But still I am not totally convinced that good barista is any more important than good coffee. Ever tried making coffee from stale char-roasted coffee from the grocery store?(Just ask this out of curiosity, I tried it and ever since I believe coffee is definitely on the top important list) It's so bitter as the chinese medicine I used to have as a kid, no matter what I tried. :| Of course, I am probably not a very good barista and it's probably due to my nature of low bitterness intolerance. Not to mention that I am pretty sensitive that the stale coffee smell in the restaurant can make me nauseous with headache.

I am really having a hard time believing that the barista that is using good coffee and good equipments like intelli or 49th will produce coffee worse than the grocery coffee. Even if it's a 10 sec gusher or made by above boiling point water, it sure can't beat the bitterness/staleness I got from char roasted coffee in my experience.

True, without barista, the coffee can't brew itself. What's on the flipped side of that coin?=PI can imagine three handsome baristi showing off their muscle in front of the machines :P We are trying to compare the importance here, not the absence of any of them.

mitch236 wrote: A talented barista also knows when to discard the beans because no matter what you try, it will never be great.
A mighty barista will know that he can't surpass the bad beans. =P

I would rate barista *very* slightly lower than coffee, but above grinder and machine. So it would be Coffee>Barista>Grinder>Machine.

I guess it would depend what bad barista or bad coffee means to each of us also. So far, the worst coffee I ever encountered is the *$ dark roasted & SBC "medium" roasted coffee from the grocery store & literally charcoal black decaf bean from local roaster. There might be barista that does not know how to make great coffee, but as long as they know the basic steps of preping espresso, it cant be any worse than spoiled beans.

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#37: Post by cafeIKE »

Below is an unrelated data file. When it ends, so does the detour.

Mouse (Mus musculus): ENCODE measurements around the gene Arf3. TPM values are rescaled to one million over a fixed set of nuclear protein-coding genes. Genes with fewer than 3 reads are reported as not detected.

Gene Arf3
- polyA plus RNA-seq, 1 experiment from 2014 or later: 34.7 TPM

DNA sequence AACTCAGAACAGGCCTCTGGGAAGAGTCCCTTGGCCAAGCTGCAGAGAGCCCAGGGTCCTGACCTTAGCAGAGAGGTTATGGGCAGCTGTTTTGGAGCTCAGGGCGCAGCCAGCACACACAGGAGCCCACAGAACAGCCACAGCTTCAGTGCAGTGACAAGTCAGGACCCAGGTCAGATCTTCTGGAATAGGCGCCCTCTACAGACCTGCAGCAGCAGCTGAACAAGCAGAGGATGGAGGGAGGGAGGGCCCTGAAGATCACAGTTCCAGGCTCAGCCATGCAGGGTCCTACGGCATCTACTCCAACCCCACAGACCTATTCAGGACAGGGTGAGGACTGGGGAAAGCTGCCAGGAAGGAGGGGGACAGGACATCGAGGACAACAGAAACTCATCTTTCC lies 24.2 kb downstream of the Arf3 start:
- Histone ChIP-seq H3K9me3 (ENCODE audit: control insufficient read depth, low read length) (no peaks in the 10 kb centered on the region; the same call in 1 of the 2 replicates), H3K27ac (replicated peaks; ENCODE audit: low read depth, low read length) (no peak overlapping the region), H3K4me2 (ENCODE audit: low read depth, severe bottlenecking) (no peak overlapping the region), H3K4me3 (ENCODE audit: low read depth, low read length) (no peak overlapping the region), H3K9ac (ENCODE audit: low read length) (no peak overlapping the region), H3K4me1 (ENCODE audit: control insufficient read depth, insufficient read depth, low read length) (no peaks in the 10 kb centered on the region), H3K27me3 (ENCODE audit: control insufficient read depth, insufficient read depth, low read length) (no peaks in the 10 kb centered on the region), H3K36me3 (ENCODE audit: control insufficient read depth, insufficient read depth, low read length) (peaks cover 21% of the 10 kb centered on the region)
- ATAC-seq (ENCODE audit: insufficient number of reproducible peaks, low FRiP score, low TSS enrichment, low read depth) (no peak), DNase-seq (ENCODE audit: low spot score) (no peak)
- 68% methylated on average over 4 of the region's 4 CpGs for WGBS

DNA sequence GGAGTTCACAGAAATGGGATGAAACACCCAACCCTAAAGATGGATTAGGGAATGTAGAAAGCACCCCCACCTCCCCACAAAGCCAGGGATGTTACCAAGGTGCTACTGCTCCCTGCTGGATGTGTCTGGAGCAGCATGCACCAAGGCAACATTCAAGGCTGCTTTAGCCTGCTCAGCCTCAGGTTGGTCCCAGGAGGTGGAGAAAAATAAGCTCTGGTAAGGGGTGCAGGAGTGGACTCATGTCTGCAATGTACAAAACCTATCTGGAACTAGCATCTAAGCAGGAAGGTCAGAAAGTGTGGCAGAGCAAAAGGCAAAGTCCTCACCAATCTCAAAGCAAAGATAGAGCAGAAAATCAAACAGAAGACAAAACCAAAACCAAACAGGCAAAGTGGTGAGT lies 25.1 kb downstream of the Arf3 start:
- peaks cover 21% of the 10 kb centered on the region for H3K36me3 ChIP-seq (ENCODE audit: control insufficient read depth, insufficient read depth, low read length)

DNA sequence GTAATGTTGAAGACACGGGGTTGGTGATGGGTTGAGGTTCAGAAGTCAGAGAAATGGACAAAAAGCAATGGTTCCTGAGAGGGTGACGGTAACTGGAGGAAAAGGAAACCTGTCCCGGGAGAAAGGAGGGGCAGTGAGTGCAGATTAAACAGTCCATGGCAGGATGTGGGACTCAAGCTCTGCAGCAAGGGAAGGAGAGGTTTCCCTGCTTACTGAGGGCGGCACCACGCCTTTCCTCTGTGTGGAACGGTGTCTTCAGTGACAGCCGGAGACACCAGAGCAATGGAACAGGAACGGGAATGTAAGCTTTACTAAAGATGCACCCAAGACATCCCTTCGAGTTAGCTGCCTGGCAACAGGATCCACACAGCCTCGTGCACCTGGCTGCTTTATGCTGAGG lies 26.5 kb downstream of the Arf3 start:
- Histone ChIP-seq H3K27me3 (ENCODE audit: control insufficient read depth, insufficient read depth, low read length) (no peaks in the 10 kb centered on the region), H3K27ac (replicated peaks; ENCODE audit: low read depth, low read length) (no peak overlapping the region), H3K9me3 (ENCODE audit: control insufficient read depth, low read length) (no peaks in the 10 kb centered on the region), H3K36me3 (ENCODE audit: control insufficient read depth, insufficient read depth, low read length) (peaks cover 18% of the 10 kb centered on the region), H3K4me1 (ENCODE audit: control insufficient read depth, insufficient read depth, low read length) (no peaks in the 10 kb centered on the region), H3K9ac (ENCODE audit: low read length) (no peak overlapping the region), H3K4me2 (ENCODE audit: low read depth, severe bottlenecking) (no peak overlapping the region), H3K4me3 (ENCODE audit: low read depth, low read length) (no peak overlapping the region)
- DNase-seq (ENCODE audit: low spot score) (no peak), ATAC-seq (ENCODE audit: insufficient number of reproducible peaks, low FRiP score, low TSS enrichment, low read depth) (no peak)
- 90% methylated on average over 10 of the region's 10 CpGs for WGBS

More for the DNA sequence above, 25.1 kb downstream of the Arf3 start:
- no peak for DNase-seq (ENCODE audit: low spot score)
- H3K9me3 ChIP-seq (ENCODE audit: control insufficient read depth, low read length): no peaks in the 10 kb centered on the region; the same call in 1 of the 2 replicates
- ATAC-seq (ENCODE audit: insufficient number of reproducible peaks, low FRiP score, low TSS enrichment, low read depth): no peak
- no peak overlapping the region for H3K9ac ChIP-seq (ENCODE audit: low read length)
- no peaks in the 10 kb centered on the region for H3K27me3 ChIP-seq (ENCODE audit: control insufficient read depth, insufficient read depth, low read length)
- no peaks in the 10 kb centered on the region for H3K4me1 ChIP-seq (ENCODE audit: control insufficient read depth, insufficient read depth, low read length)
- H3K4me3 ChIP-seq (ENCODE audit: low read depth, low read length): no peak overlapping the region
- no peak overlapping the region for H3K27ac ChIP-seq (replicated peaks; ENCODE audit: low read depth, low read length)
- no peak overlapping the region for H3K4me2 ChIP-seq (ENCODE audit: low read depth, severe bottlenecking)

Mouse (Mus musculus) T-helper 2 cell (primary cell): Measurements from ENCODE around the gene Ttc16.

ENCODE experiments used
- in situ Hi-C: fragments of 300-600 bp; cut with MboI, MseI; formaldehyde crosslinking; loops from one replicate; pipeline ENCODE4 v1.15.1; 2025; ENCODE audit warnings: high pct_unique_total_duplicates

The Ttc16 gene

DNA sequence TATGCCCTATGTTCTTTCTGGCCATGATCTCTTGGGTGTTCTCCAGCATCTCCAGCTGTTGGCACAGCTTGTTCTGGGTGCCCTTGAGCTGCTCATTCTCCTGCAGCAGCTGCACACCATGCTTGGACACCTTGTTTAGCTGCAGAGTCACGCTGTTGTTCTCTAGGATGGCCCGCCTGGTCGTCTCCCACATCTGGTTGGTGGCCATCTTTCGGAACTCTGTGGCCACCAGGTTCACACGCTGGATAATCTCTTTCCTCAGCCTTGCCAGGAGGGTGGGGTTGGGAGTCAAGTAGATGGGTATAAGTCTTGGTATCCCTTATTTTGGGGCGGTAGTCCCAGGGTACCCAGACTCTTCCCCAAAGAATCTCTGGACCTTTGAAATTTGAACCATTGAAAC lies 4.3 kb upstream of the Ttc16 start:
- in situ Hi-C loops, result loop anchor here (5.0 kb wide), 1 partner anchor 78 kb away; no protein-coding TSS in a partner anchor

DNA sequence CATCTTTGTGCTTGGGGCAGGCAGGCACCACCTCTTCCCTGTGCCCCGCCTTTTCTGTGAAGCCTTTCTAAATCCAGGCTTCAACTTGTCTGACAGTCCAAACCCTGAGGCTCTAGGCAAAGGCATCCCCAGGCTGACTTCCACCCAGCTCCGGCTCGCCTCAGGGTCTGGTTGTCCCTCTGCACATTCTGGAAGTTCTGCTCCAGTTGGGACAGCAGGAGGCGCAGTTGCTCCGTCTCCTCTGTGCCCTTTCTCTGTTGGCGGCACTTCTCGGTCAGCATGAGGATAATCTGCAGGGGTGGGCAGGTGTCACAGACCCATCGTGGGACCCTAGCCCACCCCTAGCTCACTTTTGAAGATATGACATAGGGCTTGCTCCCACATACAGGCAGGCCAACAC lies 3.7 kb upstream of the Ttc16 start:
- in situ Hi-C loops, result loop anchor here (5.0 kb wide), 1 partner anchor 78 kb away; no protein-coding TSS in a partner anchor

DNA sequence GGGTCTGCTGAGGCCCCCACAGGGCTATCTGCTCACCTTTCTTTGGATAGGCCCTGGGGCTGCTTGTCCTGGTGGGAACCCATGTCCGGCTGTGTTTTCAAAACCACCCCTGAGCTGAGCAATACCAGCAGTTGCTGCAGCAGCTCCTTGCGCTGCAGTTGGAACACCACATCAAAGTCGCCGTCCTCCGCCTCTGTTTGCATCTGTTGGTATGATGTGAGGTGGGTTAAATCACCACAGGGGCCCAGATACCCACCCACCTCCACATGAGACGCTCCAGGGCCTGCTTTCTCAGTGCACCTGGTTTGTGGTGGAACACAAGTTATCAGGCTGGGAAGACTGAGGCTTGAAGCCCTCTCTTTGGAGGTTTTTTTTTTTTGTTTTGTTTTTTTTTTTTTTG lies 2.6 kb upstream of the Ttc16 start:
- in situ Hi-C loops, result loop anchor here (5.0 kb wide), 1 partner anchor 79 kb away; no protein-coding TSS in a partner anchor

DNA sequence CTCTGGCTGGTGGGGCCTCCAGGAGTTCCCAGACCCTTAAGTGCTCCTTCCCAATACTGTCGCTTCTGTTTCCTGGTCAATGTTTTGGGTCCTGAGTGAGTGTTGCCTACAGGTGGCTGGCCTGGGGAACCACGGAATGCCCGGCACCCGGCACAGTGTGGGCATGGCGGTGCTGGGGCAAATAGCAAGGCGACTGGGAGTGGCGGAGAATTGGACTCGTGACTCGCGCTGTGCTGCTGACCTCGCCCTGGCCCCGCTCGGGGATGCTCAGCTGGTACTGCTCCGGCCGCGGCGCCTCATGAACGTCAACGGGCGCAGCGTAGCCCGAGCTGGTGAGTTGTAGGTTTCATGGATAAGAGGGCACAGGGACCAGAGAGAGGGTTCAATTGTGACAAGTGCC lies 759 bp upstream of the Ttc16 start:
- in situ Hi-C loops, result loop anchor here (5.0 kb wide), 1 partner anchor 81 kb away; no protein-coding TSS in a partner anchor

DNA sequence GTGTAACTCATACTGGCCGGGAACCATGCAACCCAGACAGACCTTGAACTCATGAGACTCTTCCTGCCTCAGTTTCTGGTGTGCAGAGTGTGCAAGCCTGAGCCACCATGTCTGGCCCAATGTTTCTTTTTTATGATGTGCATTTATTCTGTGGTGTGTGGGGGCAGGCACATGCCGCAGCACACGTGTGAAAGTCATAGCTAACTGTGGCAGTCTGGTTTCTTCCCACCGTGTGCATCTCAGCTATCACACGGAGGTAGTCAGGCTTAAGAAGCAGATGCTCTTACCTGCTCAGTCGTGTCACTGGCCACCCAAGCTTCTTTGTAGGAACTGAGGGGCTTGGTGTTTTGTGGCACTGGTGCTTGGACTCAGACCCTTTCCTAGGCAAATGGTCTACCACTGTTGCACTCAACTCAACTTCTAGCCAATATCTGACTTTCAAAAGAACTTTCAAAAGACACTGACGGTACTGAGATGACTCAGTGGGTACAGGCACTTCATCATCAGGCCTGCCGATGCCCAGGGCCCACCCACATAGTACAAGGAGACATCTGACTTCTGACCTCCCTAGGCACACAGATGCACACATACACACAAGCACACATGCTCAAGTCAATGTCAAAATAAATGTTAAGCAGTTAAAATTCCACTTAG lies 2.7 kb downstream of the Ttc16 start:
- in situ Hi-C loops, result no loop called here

The missus uses the same computer with the same applications installed, but that doesn't make her an engineer. Calling an untrained incompetent 'barista' makes as much sense as calling a chimpanzee with a crescent wrench 'mechanic'

Assuming competent baristi, coffee wins.

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#38: Post by nixter »

If we assume the barista is good then why not assume the coffee is good, and the grinder is good, and the machine is good?

It's all good.

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#39: Post by jfrescki »

I would argue that with a knowledgeable and talented barista the rest follows thus still making mano the most important. If you have someone who is knowledgeable, they will use the best coffee, and understand how to get the most from that coffee. A skilled barista can also pull a good (or at least decent) shot from lesser equipment.
Write to your Congressman. Even if he can’t read, write to him.
- Will Rogers

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#40: Post by allon »

You cannot treat any of the factors as unimportant - quality of the final product is not the sum of these parts - it is more the product; if any of the terms are zero, it multiplies out to zero, no matter how stellar any of the other terms.


It clearly isn't

But it isn't quite

How would you express this as a polynomial?

Show your work ;-)